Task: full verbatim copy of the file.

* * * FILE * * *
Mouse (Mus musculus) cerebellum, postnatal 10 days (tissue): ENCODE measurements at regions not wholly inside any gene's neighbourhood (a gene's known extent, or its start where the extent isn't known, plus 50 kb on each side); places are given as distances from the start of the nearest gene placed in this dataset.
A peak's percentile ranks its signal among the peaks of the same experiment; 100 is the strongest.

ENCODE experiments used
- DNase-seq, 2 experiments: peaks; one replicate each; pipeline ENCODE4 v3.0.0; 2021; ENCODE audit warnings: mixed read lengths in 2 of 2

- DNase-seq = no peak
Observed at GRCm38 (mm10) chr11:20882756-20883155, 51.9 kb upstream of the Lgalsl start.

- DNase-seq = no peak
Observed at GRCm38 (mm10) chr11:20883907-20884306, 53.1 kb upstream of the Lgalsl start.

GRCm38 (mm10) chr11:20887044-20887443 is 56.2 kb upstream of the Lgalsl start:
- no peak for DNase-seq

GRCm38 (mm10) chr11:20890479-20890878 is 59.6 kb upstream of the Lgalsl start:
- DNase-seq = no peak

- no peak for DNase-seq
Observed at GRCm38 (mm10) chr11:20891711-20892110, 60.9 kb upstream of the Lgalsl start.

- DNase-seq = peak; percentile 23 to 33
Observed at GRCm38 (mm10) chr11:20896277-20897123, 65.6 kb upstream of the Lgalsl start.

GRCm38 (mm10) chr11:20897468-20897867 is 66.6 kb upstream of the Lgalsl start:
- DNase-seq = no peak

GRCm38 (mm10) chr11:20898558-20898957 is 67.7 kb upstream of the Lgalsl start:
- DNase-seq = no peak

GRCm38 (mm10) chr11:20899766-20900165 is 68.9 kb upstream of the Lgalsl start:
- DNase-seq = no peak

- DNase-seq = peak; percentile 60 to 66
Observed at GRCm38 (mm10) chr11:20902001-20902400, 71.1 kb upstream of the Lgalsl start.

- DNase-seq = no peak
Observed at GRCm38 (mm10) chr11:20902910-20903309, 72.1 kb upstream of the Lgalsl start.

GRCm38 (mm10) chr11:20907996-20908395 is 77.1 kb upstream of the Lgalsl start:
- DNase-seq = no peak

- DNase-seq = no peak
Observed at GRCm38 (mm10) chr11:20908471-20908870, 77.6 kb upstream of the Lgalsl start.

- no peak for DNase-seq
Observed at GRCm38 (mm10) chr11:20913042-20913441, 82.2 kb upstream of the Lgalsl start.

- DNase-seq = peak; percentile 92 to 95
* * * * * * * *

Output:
Mouse (Mus musculus) cerebellum, postnatal 10 days (tissue): ENCODE measurements at regions not wholly inside any gene's neighbourhood (a gene's known extent, or its start where the extent isn't known, plus 50 kb on each side); places are given as distances from the start of the nearest gene placed in this dataset.
A peak's percentile ranks its signal among the peaks of the same experiment; 100 is the strongest.

ENCODE experiments used
- DNase-seq, 2 experiments: peaks; one replicate each; pipeline ENCODE4 v3.0.0; 2021; ENCODE audit warnings: mixed read lengths in 2 of 2

- DNase-seq = no peak
Observed at GRCm38 (mm10) chr11:20882756-20883155, 51.9 kb upstream of the Lgalsl start.

- DNase-seq = no peak
Observed at GRCm38 (mm10) chr11:20883907-20884306, 53.1 kb upstream of the Lgalsl start.

GRCm38 (mm10) chr11:20887044-20887443 is 56.2 kb upstream of the Lgalsl start:
- no peak for DNase-seq

GRCm38 (mm10) chr11:20890479-20890878 is 59.6 kb upstream of the Lgalsl start:
- DNase-seq = no peak

- no peak for DNase-seq
Observed at GRCm38 (mm10) chr11:20891711-20892110, 60.9 kb upstream of the Lgalsl start.

- DNase-seq = peak; percentile 23 to 33
Observed at GRCm38 (mm10) chr11:20896277-20897123, 65.6 kb upstream of the Lgalsl start.

GRCm38 (mm10) chr11:20897468-20897867 is 66.6 kb upstream of the Lgalsl start:
- DNase-seq = no peak

GRCm38 (mm10) chr11:20898558-20898957 is 67.7 kb upstream of the Lgalsl start:
- DNase-seq = no peak

GRCm38 (mm10) chr11:20899766-20900165 is 68.9 kb upstream of the Lgalsl start:
- DNase-seq = no peak

- DNase-seq = peak; percentile 60 to 66
Observed at GRCm38 (mm10) chr11:20902001-20902400, 71.1 kb upstream of the Lgalsl start.

- DNase-seq = no peak
Observed at GRCm38 (mm10) chr11:20902910-20903309, 72.1 kb upstream of the Lgalsl start.

GRCm38 (mm10) chr11:20907996-20908395 is 77.1 kb upstream of the Lgalsl start:
- DNase-seq = no peak

- DNase-seq = no peak
Observed at GRCm38 (mm10) chr11:20908471-20908870, 77.6 kb upstream of the Lgalsl start.

- no peak for DNase-seq
Observed at GRCm38 (mm10) chr11:20913042-20913441, 82.2 kb upstream of the Lgalsl start.

- DNase-seq = peak; percentile 92 to 95